Markus Beyer is an undergraduate student at UNC-Asheville, where he is currently pursuing a Bachelor’s degree in International Studies. He grew up in a military family and has never lived in the same city for more than four consecutive years.
Markus is also a compulsive journal writer.
The Good Men Project is Mark’s first venture into internet writing.


  1. Markus Beyer says:

    No matter who is taking objectifying who, it’s unacceptable. There’s a way to enjoy body parts as just that, parts of a whole, and not separate entities. At the time I hadn’t yet realized that.

    • The people who expound on the evils of Objectification Sounds waaay too similar to the people deriding the evils of “original sin” for my taste.

  2. I’m gonna go out on a limb and ask a reeeallly stupid question. Markus What if those same women who you feel you took advantage of were also taking advantage of you? Cuz I fail to see the purpose of all this selflagllating.

  3. Hank Vandenburgh says:

    Vaginas are castrated vulvas. Read Germane Greer. The Female Eunuch. It’s been downhill for feminism ever since.

  4. Markus – thanks for hitting on something important. That fine line between loving women and objectifying them. I like your self-reflective open and honest piece!

    And I don’t mind the word vagina! I wish guys would say that more then other euphemisms. It’s funny that people feel silly calling our sex organs by their actual name but feel comfortable calling them all these other euphemisms. Both men and women do that.

    • Euphemizing genitals like that only lowers the level of discourse. If people call them what they are, then maybe the taboo surrounding them and maybe, just maybe, the world will be a better place.

  5. I love vulvas. But that doesn’t mean I ONLY love vulvas. I love cake too but doesn’t mean I don’t like roast, pasta, etc. You can love body parts without objectifying, as long as you still love the women who are the whole.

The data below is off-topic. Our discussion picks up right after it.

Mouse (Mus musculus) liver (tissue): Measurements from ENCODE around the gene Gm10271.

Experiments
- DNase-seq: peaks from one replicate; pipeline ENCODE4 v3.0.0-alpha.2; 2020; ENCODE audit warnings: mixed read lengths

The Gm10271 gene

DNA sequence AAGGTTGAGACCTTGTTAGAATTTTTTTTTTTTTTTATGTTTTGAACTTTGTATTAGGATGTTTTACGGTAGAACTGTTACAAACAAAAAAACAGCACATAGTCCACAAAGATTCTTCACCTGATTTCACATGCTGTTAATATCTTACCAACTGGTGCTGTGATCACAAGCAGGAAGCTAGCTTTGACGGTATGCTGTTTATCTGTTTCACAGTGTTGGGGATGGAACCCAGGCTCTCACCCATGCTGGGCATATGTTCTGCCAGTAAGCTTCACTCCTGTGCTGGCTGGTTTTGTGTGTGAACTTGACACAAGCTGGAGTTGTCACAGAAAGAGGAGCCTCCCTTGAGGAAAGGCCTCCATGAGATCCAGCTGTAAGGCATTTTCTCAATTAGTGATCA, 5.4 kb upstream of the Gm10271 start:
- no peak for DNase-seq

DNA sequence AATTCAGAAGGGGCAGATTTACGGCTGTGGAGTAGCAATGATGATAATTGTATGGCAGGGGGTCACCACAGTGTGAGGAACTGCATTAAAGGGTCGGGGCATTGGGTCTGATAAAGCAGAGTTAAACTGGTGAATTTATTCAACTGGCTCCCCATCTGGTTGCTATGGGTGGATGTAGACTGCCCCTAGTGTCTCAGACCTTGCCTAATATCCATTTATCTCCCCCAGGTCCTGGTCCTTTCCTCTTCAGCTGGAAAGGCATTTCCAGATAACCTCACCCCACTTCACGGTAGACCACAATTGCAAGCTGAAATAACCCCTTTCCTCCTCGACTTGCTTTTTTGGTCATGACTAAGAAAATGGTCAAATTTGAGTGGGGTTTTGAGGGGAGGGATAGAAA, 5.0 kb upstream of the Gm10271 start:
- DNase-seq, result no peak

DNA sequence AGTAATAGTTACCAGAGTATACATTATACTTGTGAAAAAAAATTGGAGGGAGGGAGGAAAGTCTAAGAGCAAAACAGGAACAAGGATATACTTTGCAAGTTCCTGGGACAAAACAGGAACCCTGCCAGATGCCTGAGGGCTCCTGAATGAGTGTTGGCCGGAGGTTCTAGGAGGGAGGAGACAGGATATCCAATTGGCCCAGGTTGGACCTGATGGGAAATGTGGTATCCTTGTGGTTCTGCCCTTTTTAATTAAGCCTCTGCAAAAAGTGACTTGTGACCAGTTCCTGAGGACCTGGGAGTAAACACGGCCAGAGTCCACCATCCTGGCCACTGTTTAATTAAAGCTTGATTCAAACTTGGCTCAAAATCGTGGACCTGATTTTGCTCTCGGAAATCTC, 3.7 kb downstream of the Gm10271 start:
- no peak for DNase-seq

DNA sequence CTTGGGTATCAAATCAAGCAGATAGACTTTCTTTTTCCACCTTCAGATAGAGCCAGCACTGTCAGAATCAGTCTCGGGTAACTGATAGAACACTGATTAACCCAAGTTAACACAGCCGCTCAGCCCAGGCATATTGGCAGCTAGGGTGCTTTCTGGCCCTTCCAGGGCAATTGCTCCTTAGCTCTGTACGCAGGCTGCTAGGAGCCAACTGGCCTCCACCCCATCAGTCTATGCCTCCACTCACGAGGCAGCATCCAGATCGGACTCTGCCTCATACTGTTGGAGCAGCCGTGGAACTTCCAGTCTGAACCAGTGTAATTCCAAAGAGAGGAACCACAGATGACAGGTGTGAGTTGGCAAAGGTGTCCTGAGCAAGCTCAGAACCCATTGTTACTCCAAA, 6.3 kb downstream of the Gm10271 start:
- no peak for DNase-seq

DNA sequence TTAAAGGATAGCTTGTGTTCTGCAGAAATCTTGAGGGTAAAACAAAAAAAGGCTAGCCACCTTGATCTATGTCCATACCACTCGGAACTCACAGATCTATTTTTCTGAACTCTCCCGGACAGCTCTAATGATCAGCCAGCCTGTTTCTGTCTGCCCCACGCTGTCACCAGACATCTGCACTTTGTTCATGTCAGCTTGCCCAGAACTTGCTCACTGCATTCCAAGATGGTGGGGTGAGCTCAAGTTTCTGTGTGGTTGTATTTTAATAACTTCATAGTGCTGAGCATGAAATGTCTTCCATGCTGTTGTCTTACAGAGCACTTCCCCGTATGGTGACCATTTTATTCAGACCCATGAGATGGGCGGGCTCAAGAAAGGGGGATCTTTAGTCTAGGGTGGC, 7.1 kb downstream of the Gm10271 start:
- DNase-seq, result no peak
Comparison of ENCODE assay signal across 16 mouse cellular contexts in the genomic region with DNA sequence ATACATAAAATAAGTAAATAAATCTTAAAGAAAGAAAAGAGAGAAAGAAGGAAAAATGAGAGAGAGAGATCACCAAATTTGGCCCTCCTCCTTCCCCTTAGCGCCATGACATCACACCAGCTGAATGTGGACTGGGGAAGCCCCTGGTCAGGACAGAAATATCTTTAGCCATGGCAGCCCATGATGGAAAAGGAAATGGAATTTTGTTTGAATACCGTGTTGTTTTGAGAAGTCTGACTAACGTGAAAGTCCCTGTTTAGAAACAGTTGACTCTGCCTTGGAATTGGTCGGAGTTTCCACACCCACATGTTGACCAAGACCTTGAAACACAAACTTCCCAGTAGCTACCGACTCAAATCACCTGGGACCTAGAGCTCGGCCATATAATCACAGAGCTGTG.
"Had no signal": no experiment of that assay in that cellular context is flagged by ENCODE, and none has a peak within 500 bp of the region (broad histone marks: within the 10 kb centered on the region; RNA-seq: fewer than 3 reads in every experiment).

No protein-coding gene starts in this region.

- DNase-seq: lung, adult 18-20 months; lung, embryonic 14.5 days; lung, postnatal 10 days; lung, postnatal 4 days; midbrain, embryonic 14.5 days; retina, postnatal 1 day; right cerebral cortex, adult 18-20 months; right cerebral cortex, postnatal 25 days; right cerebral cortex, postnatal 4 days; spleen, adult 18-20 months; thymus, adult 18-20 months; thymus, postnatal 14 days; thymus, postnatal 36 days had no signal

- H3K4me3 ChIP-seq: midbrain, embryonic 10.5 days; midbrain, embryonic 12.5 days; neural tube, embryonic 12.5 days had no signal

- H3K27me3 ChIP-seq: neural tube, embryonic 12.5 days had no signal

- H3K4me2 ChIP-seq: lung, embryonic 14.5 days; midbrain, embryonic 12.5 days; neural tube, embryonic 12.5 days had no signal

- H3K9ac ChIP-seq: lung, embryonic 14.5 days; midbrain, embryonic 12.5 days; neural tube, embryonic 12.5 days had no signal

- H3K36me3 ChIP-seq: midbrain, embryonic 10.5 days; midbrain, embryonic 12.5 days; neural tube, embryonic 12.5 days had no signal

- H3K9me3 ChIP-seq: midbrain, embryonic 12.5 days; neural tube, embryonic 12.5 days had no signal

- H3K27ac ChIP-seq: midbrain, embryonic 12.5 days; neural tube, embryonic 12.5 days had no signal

6. Hank Vandenburgh says:

    Start by calling it a vulva.

    • But it wasn’t “The Vulva Monologues.”

      • Hank Vandenburgh says:

        Yes, and that was either consciously or unconsciously ideological. Seventies feminists wouldn’t have let it go by. The idea (powered I think by a sort of Nietzschean ressentiment) is to make the vulva less available for sex as part of sex-negative third wave feminism- which, I’d argue, is sex-negative in spite of embracing fetishes that stand-in for real sex. It’s sort of Lysistratan. We’re doing away with real sex (vulva) until we get more stuff, and probably not bringing it back then, either. So pathetic (victimzed) vagina, instead.

        The vulva is powerful. It sticks out, and has at least three erectile organs for pleasure.

        • Markus Beyer says:

          I agree that first-wave feminists probably despise Ensler’s use of “vagina” as substitute for “vulva” since it names only one instead of several parts that make up the female reproductive system. However, I decided to use “vagina” in place of “vulva” since it is the language used in Ensler’s work and in general discourse, and it does capture the objectification that I and others have subjected women and their vulvae to.

          Eve Ensler does include one monologue in the series called “The Vulva Club”, which explains how vulva is a more accurate term for what we usually call vagina.

    • wellokaythen says:

      I was thinking the same thing. The women in the suits are dressed as vulva, not like vaginas. Though, to be fair, it is very hard to dress as a space.

      As one radical feminist put it, this is some degree of progress, but once we as a society can have The Clitoris Monologues we’ll be making some real difference….